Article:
We were in the dead of summer heat here over these past few weeks. Well, for us Southern California coastal folks, anything that hits 95 degrees is a reason to complain about it being too hot. Why is it that Summer decided to arrive now? In September? Maybe this is a good thing, all this hot weather because the garden can still fruit its Summer bounty during the same time that the fall figs, persimmons and pomegranates start arriving. Even puppy Lexi can’t keep up with all the transition fruit. She’s a fruit grazer, for sure.
Over the last weeks, our eyes have been fixated on these green globe pomegranates. We’ve always written about our other variety of pomegranates called Wonderful. But why we haven’t ever shared our green globes is another mystery, until now.
About eleven years ago we stumbled upon this green globe variety. Our Wonderful pomegranates were doing well and though still young, it wasn’t producing enough fruit for our insatiable pom-appetites. Our search brought us to this unique variety called green globe, which are not red like what you would traditionally expect. These are more green/yellow skinned-toned, with light blushes of red and pink.
When looking at green globes, you would expect that they’re not ripe and that they’re needing many more months of branch ripening. This is certainly not the case because when you break open these green globe beauties, what you find are gorgeous bright red pomegranate seeds that are ready to eat, drink, jam or what ever your heart desires.
What do green globe pomegranates taste like? Super sweet, juicy and amazing. They’re not tart nor acidic like the common red varieties, so the green globes are perfect for drinking and eating. Let the seeds fall into your mouth and what you’ll experience is like sweet pomegranate candy. To everyone’s surprise, these seeds are perfect for snacking on and even when they’re not tart, the bursts of sweet flavor are easy to please.So, where do you get these green globes? we have no idea! We haven’t seen them at farmers markets. Perhaps they’re a harder variety to grow commercially. Or maybe the public would rather have the brighter, tarter variety. If any of you have come across this, we’d love to hear. Many folks have asked us where to find this and it’s nice to be able get new information and pass it on.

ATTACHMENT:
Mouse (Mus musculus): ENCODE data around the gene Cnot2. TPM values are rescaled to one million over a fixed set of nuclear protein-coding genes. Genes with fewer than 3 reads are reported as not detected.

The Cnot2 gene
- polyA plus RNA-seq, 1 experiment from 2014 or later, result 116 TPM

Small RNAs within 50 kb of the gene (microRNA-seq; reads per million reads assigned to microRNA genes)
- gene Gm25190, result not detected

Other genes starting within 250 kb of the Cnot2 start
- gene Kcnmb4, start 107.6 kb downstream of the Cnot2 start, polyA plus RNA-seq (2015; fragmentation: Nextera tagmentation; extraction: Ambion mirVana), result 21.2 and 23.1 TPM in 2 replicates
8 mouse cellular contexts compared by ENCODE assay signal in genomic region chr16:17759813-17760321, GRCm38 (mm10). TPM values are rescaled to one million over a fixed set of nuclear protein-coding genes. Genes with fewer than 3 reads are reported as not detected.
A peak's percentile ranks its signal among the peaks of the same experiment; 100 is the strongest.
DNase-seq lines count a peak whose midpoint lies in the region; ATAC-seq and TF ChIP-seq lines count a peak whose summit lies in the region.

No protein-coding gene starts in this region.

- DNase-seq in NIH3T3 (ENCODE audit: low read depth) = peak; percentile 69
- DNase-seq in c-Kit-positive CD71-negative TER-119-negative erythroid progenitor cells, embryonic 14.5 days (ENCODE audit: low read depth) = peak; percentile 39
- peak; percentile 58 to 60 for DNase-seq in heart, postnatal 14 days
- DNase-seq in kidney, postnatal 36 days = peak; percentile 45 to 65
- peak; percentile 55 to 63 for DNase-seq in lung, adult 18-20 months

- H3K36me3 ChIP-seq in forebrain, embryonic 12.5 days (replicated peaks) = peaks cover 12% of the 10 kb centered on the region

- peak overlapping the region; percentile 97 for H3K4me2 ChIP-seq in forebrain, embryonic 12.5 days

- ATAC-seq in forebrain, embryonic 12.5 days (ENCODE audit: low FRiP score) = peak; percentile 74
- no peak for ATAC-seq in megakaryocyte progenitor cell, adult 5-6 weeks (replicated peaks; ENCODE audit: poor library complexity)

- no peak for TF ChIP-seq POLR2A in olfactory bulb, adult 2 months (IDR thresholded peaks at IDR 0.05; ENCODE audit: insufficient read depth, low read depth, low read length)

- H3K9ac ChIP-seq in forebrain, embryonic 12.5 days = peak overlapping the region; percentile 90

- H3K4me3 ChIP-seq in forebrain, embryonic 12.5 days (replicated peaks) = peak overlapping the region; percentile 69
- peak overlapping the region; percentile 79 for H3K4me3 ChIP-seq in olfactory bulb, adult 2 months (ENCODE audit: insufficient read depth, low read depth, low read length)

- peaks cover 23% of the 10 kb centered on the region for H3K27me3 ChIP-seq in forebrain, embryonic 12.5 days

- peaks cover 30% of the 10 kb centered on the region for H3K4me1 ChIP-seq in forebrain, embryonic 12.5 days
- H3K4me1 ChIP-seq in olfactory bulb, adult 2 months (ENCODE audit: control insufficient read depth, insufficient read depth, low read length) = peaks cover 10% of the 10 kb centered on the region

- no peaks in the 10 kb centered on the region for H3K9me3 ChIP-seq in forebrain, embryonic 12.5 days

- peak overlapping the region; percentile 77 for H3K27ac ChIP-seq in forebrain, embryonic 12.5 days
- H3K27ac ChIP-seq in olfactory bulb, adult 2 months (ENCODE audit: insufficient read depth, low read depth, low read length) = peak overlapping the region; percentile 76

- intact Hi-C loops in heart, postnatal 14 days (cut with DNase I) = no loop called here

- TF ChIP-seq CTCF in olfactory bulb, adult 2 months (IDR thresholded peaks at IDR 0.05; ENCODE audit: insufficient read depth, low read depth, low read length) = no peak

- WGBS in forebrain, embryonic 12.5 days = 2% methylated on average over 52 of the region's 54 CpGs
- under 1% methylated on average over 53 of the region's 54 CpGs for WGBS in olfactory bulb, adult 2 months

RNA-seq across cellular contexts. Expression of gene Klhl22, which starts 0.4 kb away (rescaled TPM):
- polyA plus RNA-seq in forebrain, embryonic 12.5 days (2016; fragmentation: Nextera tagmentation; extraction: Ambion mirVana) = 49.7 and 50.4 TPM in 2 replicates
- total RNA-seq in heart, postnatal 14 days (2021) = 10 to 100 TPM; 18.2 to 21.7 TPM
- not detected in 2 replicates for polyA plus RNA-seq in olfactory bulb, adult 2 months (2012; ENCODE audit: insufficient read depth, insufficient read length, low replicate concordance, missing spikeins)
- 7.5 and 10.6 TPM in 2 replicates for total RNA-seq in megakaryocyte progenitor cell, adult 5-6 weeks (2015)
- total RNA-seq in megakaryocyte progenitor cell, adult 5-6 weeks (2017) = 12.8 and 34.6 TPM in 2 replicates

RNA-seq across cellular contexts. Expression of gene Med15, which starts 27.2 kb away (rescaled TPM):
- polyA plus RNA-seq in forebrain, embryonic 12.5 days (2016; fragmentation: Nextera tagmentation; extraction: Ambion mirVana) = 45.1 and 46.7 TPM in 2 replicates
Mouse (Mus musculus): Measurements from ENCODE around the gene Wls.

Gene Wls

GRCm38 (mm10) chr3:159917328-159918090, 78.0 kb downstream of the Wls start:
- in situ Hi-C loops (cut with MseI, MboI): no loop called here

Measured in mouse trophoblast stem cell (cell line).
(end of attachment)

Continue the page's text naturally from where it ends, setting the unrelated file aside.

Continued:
Fresh squeezed pomegranate juice is luxury, no doubt. It takes quite a few seeds to juice down to about less than half the amount of juice. But when you find yourself in a small bounty of seeds, treat yourself to the experience. The fresh flavors of pomegranate juice can’t be duplicated. Use the juice to make cocktails, for drinking or for anything that would benefit from a punch of color and bright flavor.
The seasonal experience of fresh pomegranates only comes for a short time, so indulge and enjoy. These fruits are the welcoming signs of Fall and their beauty alone is an experience to appreciate. Decorate your table top with a few pomegranates or sprinkle the seeds on your favorite salad or breakfast yogurt. What ever you do, don’t forget to appreciate the beauty of the heart of the pomegranates. We can stare at them all day and our eyes will never tire.
diane and todd
Our latest view through the pomegranate arch is now a fountain. We deciced to do away with our pond of almost eleven years, but ended filling it up and now the space is a little flower bed with a relaxing fountain. And best of all, it’s a place for all the garden birds to come bathe. So it’s a win! win!
Fresh Pomegranate Juice
Yield: @ 1 cup
Total Time: 10 min
Super simple and quite delicious, fresh pomegranate juice can take your cocktails and recipes to a new level. Especially when using unique varieties of pomegranates such as the Green Globe. For instructions on seeding a whole pomegranate, see the post and video on our How to Shuck a Pomegranate without Looking like a Murder Scene.
- 2 cups (480ml) Pomegranate Seeds
- Put pomegranate seeds in a food processor or blender. Briefly pulse a few times until the seeds are mostly broken up. Don't pulse to much or too long. It is better to under pulse and break up the few remaining whole seeds with the back of a spoon when straining than to over-pulse.
- Strain the juice and seeds through a fine mesh strainer. Take a sip to reward yourself and store the remaining in the refrigerator.
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Recipe Note for Salt: All recipes containing salt are based on kosher or sea salt amounts, not table salt. If using table salt, reduce the amount used to taste.